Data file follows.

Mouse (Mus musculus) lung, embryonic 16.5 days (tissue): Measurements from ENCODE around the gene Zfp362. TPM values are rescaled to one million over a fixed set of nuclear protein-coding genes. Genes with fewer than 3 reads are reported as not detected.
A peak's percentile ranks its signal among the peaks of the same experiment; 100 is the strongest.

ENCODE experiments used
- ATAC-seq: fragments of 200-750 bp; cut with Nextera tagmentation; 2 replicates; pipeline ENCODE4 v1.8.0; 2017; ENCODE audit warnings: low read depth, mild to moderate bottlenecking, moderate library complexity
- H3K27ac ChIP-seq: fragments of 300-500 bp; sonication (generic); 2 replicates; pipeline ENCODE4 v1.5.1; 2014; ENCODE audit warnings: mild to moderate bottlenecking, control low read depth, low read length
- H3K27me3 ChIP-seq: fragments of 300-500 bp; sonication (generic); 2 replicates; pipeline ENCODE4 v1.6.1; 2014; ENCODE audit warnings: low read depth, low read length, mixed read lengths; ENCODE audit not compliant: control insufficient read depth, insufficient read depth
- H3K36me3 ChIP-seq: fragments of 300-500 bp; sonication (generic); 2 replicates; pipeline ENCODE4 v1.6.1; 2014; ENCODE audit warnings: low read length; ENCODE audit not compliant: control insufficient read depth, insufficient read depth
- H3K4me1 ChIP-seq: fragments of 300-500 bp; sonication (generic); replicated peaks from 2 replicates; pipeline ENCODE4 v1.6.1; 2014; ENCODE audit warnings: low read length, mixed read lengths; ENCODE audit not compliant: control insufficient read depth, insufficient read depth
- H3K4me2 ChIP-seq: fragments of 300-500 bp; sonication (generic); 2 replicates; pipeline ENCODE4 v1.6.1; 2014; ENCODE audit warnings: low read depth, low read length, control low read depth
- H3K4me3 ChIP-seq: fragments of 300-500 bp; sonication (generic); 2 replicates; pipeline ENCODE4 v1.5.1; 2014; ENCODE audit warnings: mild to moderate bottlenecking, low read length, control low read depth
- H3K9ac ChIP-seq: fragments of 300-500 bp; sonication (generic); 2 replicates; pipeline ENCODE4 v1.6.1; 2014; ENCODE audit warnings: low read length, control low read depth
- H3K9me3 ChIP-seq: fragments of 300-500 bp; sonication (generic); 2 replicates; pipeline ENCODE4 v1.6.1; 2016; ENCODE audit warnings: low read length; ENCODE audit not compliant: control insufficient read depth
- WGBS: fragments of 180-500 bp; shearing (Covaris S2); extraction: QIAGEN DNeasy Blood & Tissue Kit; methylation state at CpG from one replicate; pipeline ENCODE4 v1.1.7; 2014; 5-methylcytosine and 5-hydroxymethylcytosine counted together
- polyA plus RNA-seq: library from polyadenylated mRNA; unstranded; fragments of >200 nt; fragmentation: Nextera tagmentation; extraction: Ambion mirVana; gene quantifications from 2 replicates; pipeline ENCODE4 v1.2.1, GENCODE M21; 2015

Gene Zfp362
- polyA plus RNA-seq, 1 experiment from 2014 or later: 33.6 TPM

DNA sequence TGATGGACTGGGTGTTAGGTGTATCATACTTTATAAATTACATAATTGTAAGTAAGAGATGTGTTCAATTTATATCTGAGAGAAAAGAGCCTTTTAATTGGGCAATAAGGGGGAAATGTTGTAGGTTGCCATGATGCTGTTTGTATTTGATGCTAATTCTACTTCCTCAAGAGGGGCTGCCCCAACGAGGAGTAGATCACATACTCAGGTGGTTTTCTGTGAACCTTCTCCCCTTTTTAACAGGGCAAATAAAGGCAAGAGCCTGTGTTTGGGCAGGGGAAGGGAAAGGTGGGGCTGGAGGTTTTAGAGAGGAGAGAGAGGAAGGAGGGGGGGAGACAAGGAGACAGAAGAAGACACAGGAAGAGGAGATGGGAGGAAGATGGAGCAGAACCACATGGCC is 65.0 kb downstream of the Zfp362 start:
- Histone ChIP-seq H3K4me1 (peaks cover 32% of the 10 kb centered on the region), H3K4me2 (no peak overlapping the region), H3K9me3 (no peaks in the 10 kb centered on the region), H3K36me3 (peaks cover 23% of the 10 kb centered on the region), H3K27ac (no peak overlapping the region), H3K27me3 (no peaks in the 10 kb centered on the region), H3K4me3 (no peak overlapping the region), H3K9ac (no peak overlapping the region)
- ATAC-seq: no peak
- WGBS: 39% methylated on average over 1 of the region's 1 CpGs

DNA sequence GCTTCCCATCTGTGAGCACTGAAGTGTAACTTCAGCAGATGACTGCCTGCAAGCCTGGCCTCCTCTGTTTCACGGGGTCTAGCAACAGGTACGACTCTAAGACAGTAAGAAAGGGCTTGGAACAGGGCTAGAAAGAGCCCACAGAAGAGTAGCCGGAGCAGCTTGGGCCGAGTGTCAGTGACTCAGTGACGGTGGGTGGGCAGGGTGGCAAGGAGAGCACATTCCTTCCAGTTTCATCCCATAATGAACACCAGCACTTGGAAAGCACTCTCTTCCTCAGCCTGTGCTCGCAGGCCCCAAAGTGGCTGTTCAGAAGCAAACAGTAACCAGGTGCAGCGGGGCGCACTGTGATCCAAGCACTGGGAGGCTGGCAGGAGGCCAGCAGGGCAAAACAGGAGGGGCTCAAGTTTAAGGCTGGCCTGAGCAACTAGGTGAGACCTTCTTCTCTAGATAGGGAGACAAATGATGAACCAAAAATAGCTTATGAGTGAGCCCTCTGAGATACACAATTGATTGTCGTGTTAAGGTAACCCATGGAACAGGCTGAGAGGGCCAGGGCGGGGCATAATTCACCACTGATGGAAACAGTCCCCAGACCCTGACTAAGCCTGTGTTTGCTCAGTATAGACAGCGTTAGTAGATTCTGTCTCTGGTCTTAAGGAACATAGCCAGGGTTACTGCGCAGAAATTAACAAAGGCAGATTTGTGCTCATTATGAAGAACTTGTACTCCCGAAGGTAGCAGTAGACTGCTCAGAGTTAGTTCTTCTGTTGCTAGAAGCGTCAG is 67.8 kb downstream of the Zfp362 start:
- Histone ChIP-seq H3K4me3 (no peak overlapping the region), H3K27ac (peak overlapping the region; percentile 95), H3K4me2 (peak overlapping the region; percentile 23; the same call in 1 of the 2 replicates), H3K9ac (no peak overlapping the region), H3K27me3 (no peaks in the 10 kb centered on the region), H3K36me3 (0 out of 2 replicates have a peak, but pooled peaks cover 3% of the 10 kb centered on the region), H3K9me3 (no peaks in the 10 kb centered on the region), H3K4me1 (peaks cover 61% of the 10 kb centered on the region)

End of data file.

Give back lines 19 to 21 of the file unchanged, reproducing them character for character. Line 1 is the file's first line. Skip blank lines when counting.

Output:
- ATAC-seq: no peak
- WGBS: 39% methylated on average over 1 of the region's 1 CpGs

DNA sequence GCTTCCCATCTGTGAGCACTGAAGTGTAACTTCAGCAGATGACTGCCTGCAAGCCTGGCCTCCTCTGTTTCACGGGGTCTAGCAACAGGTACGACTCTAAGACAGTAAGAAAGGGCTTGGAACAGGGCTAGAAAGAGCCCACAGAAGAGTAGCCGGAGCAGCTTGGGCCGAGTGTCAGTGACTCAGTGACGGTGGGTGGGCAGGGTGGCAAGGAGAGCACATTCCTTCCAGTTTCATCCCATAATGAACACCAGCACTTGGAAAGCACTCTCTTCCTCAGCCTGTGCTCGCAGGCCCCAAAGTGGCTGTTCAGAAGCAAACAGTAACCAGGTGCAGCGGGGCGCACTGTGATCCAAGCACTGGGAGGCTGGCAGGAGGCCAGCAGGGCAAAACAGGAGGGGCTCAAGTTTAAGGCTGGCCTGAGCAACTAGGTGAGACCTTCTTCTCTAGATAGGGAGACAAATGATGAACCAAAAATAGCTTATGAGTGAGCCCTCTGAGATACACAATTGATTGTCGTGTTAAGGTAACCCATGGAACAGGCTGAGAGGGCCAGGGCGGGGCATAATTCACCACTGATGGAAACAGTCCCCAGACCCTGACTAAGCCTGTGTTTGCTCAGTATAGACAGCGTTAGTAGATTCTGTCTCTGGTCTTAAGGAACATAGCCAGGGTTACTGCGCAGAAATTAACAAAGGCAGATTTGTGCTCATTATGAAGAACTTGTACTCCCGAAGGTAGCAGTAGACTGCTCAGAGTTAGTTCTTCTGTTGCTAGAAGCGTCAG is 67.8 kb downstream of the Zfp362 start: